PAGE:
Long-range RFID emitter antennas for passive keyless entry systems

Long-range RFID emitter antennas for passive keyless entry systems

Feature articles |
By Julien Happich

Most of us have had the tedious routine of unlocking the doors using a physical key, looking for the right one among a cluttered bunch after feeling a sting in your pocket pierced by a sharp point.

Currently, most of the vehicles are equipped with remote keyless entry (RKE), allowing the driver to control the car from a distance. If the driver presses the button on the fob, then the car doors automatically lock or unlock. But in the near future the trend is to introduce PKE at an affordable price, as it is the most comfortable one. A study from Research and Markets estimate that the global automotive passive keyless entry system market to grow at a CAGR of 10.6% during the period 2016-2020.

The principle of operation can be summarized as follows, when a trigger event occurs such as approaching the car or touching the door handle, a low powered LF wake-up signal is transmitted to the key fob.  Afterwards, an ultra-high frequency (UHF) identification response is sent back to the car. Once the mutual authentication has been processed through the UHF channel, the car door opens.

LF communication is set to 21.8 kHz, 125 kHz or 134 kHz via Binary or Quad Pulse Length Modulation for different purpose: LF Wake-up, Anti-collision and RSSI measurement. LF Wake-up is a predefined string of bits to recognize the key fob in a very low consumption sleep mode. Once the signal is processed, the key answers back to wake up the PEPS controller. Anti-collision is a method to avoid interference from simultaneous fobs signals in case several keys are in use. RSSI measurement, received signal strength indication, is performed by the key to determine it position by measuring the magnetic field strength for the X, Y and Z axes.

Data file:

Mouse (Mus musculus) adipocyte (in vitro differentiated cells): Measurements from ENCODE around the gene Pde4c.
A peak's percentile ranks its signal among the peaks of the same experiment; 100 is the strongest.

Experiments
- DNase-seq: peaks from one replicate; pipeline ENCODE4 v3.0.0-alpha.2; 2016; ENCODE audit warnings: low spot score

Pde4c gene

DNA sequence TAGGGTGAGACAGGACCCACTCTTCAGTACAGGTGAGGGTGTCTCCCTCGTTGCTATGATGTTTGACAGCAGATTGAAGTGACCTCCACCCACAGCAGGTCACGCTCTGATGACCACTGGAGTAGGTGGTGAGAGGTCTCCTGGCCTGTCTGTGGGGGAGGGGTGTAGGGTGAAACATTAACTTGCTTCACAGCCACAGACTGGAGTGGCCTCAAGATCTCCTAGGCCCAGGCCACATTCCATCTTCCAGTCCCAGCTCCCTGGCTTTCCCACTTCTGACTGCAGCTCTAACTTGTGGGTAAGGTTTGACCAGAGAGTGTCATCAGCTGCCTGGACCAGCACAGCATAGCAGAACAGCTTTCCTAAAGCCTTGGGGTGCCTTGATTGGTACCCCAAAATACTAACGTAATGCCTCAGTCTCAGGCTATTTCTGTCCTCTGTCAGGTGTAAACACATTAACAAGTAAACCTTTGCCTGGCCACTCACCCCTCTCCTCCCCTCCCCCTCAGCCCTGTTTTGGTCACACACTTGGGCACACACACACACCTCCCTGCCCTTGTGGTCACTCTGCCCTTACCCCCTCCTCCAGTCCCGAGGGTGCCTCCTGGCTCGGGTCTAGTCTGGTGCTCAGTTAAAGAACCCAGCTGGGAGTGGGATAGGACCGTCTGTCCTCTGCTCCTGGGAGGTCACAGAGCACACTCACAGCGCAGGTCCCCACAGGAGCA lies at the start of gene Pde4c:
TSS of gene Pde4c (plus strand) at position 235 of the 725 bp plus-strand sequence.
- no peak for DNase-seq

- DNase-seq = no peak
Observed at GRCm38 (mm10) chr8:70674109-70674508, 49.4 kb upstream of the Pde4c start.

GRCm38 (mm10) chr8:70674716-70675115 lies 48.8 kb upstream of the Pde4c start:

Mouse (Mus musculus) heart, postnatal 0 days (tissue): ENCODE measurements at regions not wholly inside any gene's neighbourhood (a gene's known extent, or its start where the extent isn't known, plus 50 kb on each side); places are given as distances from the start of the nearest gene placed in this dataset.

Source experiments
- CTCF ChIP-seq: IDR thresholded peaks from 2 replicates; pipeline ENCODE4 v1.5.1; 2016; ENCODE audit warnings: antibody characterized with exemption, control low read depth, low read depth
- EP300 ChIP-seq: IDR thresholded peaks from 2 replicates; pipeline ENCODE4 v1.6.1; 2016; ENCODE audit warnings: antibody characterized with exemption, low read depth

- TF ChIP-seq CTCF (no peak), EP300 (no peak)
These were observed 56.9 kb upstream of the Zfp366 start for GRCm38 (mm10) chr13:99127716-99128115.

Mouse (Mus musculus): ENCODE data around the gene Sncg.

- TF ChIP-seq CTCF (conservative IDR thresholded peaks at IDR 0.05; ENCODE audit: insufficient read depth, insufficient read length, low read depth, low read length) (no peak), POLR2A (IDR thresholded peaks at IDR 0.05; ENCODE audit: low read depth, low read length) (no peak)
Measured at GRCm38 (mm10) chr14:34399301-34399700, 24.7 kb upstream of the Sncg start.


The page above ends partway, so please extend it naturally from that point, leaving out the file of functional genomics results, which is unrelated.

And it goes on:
Fig. 1: Outdoor emitter antenna placement.

In order to localize the fob, the car is equipped with several emitter antenna (LF driver) strategically distributed. Usually there are three inside to cover the cabin space and another three on each handles for the outside coverage. This creates an isotropic field space all over the car. The final distribution and number of antennas depends on the size and geometry of the vehicle.

Fig. 2: Indoor emitter antenna placement.

The R&D team at Premo has invented a new concept of emitter antennas by introducing two patented flexible and semiflexible magnetic materials that allow making long-range antennas. Based on the reduction on the number of antenna per car, the new design is longer than the standard 120mm door handle, with a length ranging from 300-500mm.


The researchers followed two independent strategies to circumvent the materials’ brittleness and achieve a higher magnetic field strength. They blended long highly permeable magnetic microwires with polymer bonded soft magnetic particles (Alma core).

Fig. 3: Emitter antenna core (Alma Core)

This approach allows for a reduction of the number of emitter antennas up to three folds. The resulting car architecture will drive significant cost savings that will further increase the PES adoption. In terms of material, wiring length and number of connectors could be reduced by a third, the same for the electronic drivers and amplifiers. Fewer components mean less probability of failure. Reducing the number of drivers will also limit overheating in their devices, which increase the reliability of the system. With respect to OEM, assembly time could be reduced substantially.    

It is known in the sector that aspect ratio (length/diameter) is a key parameter to achieve higher reading range. A longer antenna requires less power to reach the same magnetic field, lowering the energy consumption. The rod permeability of an inductor is not equal to the material permeability due to the big air gap where the magnetic field propagates.

The system follows a series model of material core reluctance plus air gap reluctance. Reference article from Alan Payne “Inductance derived from capacitance” makes an analogy of the coil magnetic field to a dipole antenna electric field, expressed by formula 1:

Where Rin air and Rout air is reluctance of a coil inside and outside the coil respectively, k is the apparent permeability of the outside path, μf is the permeability of the ferrite, lc is the coil length and dc is the diameter of the coil.